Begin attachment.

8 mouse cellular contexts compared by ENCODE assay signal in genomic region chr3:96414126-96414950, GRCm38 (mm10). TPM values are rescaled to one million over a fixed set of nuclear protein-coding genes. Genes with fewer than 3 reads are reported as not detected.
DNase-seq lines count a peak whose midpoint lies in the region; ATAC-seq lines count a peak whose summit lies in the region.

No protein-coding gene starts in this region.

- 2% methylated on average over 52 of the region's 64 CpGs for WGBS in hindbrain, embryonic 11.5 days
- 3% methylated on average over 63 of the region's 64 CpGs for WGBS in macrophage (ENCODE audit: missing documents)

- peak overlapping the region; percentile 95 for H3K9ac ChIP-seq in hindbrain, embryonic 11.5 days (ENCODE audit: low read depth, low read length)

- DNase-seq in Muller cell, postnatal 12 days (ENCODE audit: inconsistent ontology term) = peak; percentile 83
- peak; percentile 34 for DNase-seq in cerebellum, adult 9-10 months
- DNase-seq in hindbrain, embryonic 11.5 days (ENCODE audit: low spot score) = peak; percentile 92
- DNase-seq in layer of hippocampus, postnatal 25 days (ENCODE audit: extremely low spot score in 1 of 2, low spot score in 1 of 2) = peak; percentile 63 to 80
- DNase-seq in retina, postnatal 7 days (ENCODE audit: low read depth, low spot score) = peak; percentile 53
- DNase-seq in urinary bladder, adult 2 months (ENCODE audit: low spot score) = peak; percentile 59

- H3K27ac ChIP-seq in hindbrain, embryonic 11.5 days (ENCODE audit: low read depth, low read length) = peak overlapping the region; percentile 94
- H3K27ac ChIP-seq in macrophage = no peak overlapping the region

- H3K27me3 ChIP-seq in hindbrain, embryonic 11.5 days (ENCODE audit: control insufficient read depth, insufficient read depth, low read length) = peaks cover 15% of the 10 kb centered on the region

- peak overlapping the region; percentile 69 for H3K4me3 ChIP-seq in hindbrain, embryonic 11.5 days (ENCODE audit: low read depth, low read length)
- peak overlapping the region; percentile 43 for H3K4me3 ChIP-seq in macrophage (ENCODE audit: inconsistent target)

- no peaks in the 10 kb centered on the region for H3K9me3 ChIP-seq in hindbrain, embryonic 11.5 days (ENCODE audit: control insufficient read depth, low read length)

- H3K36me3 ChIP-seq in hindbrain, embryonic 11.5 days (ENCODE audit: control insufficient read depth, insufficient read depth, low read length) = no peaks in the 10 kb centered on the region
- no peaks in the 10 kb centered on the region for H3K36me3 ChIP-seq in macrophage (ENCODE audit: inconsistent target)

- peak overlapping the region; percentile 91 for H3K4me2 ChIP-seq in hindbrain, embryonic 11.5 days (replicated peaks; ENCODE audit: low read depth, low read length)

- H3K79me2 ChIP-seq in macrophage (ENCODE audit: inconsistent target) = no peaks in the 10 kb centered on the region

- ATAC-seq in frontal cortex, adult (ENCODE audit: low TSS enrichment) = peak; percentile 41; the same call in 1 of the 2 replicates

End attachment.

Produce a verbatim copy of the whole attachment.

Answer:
8 mouse cellular contexts compared by ENCODE assay signal in genomic region chr3:96414126-96414950, GRCm38 (mm10). TPM values are rescaled to one million over a fixed set of nuclear protein-coding genes. Genes with fewer than 3 reads are reported as not detected.
DNase-seq lines count a peak whose midpoint lies in the region; ATAC-seq lines count a peak whose summit lies in the region.

No protein-coding gene starts in this region.

- 2% methylated on average over 52 of the region's 64 CpGs for WGBS in hindbrain, embryonic 11.5 days
- 3% methylated on average over 63 of the region's 64 CpGs for WGBS in macrophage (ENCODE audit: missing documents)

- peak overlapping the region; percentile 95 for H3K9ac ChIP-seq in hindbrain, embryonic 11.5 days (ENCODE audit: low read depth, low read length)

- DNase-seq in Muller cell, postnatal 12 days (ENCODE audit: inconsistent ontology term) = peak; percentile 83
- peak; percentile 34 for DNase-seq in cerebellum, adult 9-10 months
- DNase-seq in hindbrain, embryonic 11.5 days (ENCODE audit: low spot score) = peak; percentile 92
- DNase-seq in layer of hippocampus, postnatal 25 days (ENCODE audit: extremely low spot score in 1 of 2, low spot score in 1 of 2) = peak; percentile 63 to 80
- DNase-seq in retina, postnatal 7 days (ENCODE audit: low read depth, low spot score) = peak; percentile 53
- DNase-seq in urinary bladder, adult 2 months (ENCODE audit: low spot score) = peak; percentile 59

- H3K27ac ChIP-seq in hindbrain, embryonic 11.5 days (ENCODE audit: low read depth, low read length) = peak overlapping the region; percentile 94
- H3K27ac ChIP-seq in macrophage = no peak overlapping the region

- H3K27me3 ChIP-seq in hindbrain, embryonic 11.5 days (ENCODE audit: control insufficient read depth, insufficient read depth, low read length) = peaks cover 15% of the 10 kb centered on the region

- peak overlapping the region; percentile 69 for H3K4me3 ChIP-seq in hindbrain, embryonic 11.5 days (ENCODE audit: low read depth, low read length)
- peak overlapping the region; percentile 43 for H3K4me3 ChIP-seq in macrophage (ENCODE audit: inconsistent target)

- no peaks in the 10 kb centered on the region for H3K9me3 ChIP-seq in hindbrain, embryonic 11.5 days (ENCODE audit: control insufficient read depth, low read length)

- H3K36me3 ChIP-seq in hindbrain, embryonic 11.5 days (ENCODE audit: control insufficient read depth, insufficient read depth, low read length) = no peaks in the 10 kb centered on the region
- no peaks in the 10 kb centered on the region for H3K36me3 ChIP-seq in macrophage (ENCODE audit: inconsistent target)

- peak overlapping the region; percentile 91 for H3K4me2 ChIP-seq in hindbrain, embryonic 11.5 days (replicated peaks; ENCODE audit: low read depth, low read length)

- H3K79me2 ChIP-seq in macrophage (ENCODE audit: inconsistent target) = no peaks in the 10 kb centered on the region

- ATAC-seq in frontal cortex, adult (ENCODE audit: low TSS enrichment) = peak; percentile 41; the same call in 1 of the 2 replicates